The storage building where Paige Hamm confronted a burglar.
The storage building where Paige Hamm confronted a burglar.

A recent justified-self-defense shooting in Goldsboro, North Carolina, will not likely attract gun grabbers’ national outrage, at least not publicly. However, normal people should juxtapose this incident with the dubious portrayal of the George Zimmerman case. Doing so should uncover gun-control advocates’ shameless, dishonest, and opportunistic hypocrisy for many decent, gun-supporting people who remain duped by the malicious prosecution of George Zimmerman. Furthermore, this comparison might help to keep responsible gun owners safe and even affect other individuals’ perspectives on the politicians they support.

This past week in North Carolina, 28-year-old Paige Hamm heard something in her backyard. Looking out her window, Hamm noticed a lock on her shed was missing. Miss Hamm had her roommate dial 911 while Hamm armed herself with a firearm and went to investigate the situation.

This is the point at which every responsible gun owner vaguely familiar with the George Zimmerman case in Florida should recognize the problem. Not only did Hamm significantly increase the potential of physical danger to herself, but she also subjected herself to a potential life-destroying and legal nightmare.

Moving toward a threat when not absolutely necessary (as in your child is being harmed, for example) is not a victim’s best option. Generally, a victim should move away from a threat or potential threat whenever possible.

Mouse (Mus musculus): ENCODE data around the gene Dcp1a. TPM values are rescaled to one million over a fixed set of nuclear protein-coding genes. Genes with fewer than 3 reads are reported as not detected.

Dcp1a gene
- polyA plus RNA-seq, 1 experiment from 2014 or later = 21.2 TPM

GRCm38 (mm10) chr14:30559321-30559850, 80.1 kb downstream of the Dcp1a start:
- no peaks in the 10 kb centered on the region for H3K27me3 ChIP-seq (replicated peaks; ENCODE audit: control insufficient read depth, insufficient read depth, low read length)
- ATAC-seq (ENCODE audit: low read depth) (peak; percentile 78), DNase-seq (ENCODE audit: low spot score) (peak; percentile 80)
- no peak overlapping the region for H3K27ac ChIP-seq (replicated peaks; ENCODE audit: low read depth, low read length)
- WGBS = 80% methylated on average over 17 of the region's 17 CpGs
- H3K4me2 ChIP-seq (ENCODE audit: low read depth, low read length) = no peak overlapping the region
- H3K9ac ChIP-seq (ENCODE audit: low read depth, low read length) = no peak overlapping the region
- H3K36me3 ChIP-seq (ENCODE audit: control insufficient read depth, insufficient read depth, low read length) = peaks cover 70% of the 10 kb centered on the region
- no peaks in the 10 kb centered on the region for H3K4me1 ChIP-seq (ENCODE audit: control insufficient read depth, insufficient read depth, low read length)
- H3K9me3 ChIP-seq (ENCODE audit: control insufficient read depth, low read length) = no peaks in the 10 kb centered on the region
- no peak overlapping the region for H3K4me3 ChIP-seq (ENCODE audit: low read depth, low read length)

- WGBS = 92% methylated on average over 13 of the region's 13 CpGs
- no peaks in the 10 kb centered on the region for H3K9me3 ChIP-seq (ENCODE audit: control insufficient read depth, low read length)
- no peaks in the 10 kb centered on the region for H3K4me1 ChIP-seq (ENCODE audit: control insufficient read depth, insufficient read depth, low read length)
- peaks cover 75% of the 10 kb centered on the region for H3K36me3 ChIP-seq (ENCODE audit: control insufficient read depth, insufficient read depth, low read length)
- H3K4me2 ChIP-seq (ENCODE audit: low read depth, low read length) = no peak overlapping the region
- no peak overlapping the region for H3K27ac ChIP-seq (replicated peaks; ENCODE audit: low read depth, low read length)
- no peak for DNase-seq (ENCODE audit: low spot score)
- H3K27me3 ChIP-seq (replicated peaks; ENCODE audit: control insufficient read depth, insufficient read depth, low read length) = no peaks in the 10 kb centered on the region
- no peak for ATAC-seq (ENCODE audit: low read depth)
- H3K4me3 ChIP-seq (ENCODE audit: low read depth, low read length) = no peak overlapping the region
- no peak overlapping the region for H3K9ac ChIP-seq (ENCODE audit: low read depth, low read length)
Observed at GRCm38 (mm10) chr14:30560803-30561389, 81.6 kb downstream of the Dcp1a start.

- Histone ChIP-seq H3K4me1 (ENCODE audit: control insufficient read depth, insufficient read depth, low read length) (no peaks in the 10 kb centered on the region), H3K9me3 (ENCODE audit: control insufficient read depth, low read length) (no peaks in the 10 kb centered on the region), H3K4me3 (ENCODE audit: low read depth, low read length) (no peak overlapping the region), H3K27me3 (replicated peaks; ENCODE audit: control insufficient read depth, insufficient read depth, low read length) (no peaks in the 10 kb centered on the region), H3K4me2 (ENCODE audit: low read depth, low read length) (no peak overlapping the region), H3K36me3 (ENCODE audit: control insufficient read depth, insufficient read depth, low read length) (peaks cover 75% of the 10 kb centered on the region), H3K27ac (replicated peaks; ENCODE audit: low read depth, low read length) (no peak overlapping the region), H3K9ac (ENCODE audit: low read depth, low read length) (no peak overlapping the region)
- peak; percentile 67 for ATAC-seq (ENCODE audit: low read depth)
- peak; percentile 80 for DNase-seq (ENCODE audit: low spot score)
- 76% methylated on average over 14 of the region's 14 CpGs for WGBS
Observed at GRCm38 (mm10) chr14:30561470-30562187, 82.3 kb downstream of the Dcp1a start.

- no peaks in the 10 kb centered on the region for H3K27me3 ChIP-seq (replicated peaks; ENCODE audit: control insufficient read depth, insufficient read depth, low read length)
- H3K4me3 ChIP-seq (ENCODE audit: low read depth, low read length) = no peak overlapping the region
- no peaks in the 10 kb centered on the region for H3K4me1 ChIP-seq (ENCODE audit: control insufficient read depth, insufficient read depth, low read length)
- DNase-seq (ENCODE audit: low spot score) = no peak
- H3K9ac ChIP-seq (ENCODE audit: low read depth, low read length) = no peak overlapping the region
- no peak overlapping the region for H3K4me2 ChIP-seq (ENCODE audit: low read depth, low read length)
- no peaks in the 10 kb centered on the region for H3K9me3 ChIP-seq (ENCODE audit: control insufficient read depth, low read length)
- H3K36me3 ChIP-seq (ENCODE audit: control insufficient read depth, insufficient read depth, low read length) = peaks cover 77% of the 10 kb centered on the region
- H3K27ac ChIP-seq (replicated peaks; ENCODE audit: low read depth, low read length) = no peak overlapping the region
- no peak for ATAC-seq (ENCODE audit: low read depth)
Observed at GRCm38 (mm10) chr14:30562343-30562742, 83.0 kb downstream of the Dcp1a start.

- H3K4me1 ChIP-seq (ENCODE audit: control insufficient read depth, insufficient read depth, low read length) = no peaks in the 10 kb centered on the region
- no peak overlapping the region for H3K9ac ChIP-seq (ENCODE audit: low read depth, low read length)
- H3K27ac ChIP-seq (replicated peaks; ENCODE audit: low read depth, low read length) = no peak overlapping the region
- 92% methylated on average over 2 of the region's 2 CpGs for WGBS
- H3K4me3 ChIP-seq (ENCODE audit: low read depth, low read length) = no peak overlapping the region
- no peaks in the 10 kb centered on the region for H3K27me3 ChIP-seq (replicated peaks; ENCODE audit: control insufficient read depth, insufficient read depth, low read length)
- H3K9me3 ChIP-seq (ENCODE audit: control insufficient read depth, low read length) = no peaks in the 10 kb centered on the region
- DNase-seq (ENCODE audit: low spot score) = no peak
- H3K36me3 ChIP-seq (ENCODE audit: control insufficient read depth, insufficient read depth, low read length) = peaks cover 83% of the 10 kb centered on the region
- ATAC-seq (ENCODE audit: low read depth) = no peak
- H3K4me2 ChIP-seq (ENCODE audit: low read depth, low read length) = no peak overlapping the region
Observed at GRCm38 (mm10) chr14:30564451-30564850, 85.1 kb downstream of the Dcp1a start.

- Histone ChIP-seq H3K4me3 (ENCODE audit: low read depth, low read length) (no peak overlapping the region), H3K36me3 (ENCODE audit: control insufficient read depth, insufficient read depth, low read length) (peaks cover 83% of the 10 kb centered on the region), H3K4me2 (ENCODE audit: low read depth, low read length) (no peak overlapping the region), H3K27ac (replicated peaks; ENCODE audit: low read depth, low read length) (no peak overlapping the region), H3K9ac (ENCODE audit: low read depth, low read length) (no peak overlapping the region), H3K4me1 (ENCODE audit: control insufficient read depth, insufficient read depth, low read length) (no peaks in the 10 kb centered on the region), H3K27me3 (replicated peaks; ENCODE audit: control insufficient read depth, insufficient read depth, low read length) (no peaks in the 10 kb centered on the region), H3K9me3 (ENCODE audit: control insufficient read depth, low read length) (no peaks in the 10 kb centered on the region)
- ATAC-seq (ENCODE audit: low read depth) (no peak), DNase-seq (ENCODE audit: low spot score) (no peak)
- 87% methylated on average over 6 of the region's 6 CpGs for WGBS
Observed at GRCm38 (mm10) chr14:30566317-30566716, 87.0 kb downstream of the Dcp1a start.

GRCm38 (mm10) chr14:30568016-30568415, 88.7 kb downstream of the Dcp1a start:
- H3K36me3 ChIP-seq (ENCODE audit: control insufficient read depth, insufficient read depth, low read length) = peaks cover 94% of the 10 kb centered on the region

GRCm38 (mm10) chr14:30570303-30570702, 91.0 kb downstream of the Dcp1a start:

However, much like George Zimmerman, Paige Hamm did what a lot of ordinary people might have done. She unwittingly went toward a potential threat, and thus foolishly put herself at risk. Like George Zimmerman, Paige Hamm did not know where her potential threat was or whether that threat was armed when she left the safety of her initial location. Had her attacker been armed, her story might not have had a happy ending.

Of course, George Zimmerman did not notice a missing lock on a shed, he noticed a stranger in his neighborhood standing around in the rain. This individual happened to match the general description of suspects that had recently burglarized Zimmerman’s neighbors.

Thankfully, normal people are not vilifying Paige Hamm for noticing the missing lock on her shed, but George Zimmerman will probably always be demonized by many otherwise normal people for simply recognizing that his eventual attacker was not from his neighborhood and that the individual fit the description of the recent burglary suspects. Hardly a dubious observation.

Both Hamm and Zimmerman notified the cops while still in a safe location, but then foolishly moved toward the potential threats to investigate the situation by themselves.

[continues on next page]